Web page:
John McGrath

Seahawks worst fears realized early and often against Atlanta

Earl Thomas on Seahawks' loss without Sherman and Chancellor - and the officiating

"I mean, how many passing yards he have? 200? And couple times the referees bailed them out because we play physical on the outside."
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"I mean, how many passing yards he have? 200? And couple times the referees bailed them out because we play physical on the outside."

The Seahawks revamped secondary — “The Legion of Whom?” — made its debut Monday night against the Atlanta Falcons.

Despite fears that the absence of cornerback Richard Sherman and strong safety Kam Chancellor would reduce the defense to 98-pound weaklings, business appeared to proceed more or less as usual.

A retired Navy officer belted out a stirring version of the “Star Spangled Banner.” The CenturyLink Field crowd remained in fever-pitch mode as Barbara Nichols, at 95 the oldest living member of the U.S. Cadet Nurse Corps, raised the 12th Man Flag.

The Seahawks last 11 appearances on Monday Night Football were Seattle victories. Their record in prime time games since 2010 was 21-3-1. The fans knew all about how those crazy numbers could help make up for injuries sustained by players regarded to be irreplaceable.

And then Blair Walsh booted the opening kickoff to Atlanta’s Andre Roberts, who returned the ball from the south end zone to Falcons’ 48. Seven plays and three minutes later, running back Tevin Coleman was bolting into the north end zone.

So much for the concept of business as usual on Monday night, when the Hawks essentially refuted everything we thought we knew about them.

On the second snap of Seattle’s first possession, quarterback Russell Wilson, who came into the game resembling an NFL Offensive Player of the Year candidate, threw a pass intended for wide receiver Tyler Lockett. It ended up in the hands of cornerback Desmond Trufant, who took the ball from the Atlanta 22-yard line to the Seahawks’ 35.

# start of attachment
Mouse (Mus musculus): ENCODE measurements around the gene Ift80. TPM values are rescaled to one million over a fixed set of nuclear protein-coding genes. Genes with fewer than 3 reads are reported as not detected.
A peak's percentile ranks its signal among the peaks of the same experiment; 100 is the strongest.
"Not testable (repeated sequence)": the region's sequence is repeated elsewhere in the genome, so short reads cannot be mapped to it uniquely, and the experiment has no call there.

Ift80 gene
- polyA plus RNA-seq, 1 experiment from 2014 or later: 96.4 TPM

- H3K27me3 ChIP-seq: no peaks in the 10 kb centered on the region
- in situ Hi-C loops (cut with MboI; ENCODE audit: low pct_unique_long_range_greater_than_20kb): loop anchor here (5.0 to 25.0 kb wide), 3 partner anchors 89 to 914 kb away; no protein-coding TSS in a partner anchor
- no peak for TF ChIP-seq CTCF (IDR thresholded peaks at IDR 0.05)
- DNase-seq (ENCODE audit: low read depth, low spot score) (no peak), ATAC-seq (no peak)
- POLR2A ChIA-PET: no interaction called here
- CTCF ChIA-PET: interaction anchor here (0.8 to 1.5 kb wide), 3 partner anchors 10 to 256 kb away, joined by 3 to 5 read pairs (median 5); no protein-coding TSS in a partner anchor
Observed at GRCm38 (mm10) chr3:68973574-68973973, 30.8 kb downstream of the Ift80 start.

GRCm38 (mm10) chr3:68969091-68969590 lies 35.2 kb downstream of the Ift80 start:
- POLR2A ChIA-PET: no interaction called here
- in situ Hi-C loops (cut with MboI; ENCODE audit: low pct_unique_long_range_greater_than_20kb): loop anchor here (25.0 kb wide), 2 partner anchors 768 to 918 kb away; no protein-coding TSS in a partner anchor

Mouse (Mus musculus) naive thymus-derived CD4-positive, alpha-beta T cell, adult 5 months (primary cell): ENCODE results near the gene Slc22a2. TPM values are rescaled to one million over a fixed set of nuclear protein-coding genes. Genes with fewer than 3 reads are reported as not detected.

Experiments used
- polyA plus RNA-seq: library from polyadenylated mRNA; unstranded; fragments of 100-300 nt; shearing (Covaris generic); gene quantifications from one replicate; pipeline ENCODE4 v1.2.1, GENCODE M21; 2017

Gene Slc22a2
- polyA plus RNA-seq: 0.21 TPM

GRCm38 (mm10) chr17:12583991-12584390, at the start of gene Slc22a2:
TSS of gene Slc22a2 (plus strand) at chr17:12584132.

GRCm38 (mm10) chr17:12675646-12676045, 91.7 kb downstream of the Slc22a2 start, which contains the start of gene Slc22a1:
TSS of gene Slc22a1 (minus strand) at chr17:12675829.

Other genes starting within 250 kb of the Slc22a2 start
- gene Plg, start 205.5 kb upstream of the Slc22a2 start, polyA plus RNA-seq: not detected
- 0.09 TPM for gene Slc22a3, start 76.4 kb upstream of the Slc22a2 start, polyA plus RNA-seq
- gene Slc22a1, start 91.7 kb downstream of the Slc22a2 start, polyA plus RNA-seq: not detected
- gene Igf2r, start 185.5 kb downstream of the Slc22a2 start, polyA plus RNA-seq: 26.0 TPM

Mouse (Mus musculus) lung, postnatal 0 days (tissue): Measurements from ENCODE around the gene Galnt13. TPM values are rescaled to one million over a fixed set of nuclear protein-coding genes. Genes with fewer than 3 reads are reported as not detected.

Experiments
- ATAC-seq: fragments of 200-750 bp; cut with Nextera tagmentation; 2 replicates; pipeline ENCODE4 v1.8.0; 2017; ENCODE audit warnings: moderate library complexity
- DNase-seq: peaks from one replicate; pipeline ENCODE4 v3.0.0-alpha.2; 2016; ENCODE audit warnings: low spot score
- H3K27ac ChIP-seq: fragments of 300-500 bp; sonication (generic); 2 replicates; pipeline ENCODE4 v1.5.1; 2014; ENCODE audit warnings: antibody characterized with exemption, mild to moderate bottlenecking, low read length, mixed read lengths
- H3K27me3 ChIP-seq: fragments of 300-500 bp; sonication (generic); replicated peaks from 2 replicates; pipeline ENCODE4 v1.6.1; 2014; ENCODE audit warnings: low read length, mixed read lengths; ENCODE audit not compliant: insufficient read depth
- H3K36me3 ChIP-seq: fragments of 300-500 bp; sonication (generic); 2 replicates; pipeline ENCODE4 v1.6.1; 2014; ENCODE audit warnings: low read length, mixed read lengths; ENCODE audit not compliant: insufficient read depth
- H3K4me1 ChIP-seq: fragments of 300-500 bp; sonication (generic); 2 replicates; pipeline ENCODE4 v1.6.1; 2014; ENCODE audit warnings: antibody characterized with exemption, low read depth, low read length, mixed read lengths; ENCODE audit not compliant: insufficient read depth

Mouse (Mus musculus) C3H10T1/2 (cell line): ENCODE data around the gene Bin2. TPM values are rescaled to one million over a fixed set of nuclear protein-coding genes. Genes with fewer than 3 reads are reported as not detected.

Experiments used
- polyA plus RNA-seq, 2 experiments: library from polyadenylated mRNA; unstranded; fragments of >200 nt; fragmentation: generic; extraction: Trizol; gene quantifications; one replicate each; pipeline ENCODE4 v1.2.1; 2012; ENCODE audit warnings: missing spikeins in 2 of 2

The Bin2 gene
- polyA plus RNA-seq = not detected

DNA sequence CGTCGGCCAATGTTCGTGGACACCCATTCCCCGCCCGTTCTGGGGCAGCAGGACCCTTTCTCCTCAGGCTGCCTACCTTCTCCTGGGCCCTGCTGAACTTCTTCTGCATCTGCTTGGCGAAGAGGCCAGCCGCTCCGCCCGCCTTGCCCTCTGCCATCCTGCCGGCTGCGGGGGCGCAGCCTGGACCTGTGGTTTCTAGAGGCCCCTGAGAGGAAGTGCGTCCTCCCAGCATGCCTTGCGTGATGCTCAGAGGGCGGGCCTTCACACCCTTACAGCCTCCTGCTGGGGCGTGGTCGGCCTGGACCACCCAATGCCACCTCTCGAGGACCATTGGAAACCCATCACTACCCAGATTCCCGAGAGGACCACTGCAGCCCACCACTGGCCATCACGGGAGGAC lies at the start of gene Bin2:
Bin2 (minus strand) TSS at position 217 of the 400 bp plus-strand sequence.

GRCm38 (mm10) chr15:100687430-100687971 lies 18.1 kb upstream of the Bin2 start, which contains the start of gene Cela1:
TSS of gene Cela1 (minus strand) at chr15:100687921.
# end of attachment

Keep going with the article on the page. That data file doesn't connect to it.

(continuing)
Another quick drive — seven plays, a bit more than three minutes — ended with the Falcons celebrating a second touchdown. This time it was on a third-and-goal pass from quarterback Matt Ryan to wide receiver Mohamed Sanu.

Visiting teams don’t show up at CenturyLink Field and score two touchdowns before the midway point of the first quarter. They just don’t.

Even Russell Wilson’s one-man magic couldn’t overcome the mental and physical mistakes Seattle made in its three-point loss.

But the Falcons did. They added a third touchdown in the second quarter, when Wilson was dropped for a sack and fumbled. When defensive end Adrian Clayborn picked the ball up, all he saw was green.

The Hawks realized their work was cut out for them against the defending NFC champions. Although their passing attack has underachieved while Ryan and first-year offensive coordinator Steve Sarkisian struggle to develop chemistry, this was a quality opponent that figured to test the depth of the injury-depleted secondary.

The game wasn’t even a minute old when it became evident the secondary’s depth would get tested some more. Shaquill Griffin’s tackle of Coleman resulted in a possible concussion that sent the rookie cornerback to the sideline — and kept him on the sideline.

For the Seahawks, losing a cornerback to concussion protocol was not what the doctor ordered. Come to think of it, concussion evaluation was precisely what the doctor ordered, but you get the idea.

Despite the cruel turn of events early, the Hawks defense got to halftime without Ryan picking it apart. His precision passing largely was responsible for the Falcons advancing to the Super Bowl last season, but his numbers through two quarters were not as jaw-dropping as pessimists envisioned: 9-of-15 for 98 yards.

Five different receivers were targeted, but the only one who demanded special attention was former All-Pro receiver Julio Jones. He finished the first half with two catches for 22 yards, statistics that had to please Seahawks defensive coordinator Kris Richard.

But challenged to make the most of the terrible cards they’d been dealt, some other developments were not as pleasing. Head coach Pete Carroll’s recent vow to minimize penalties remains, well, a vow. The Seahawks, who lead the league in a category no team should aspire to lead, were flagged four times for 61 yards in the first half.

If there were a penalty for unnecessary strategy, a fifth flag would have been thrown on the Seahawks coaching staff. Lining up for what loomed as a routine, 38-yard field-goal attempt with seven seconds remaining in the half, Blair Walsh didn’t get an opportunity for the kick that should have cut the Hawks deficit to four points.

Instead, holder Jon Ryan threw a short pass to tight end Luke Willson, who was dropped for a four-yard loss. What were the Hawks thinking? That Willson would catch the ball and outrace 11 defenders for a 26-yard touchdown.

When you surrender 14 quick points, when it’s clear the night is shaping up as a grind, every score is precious, even routine field goals.

Especially routine field goals.

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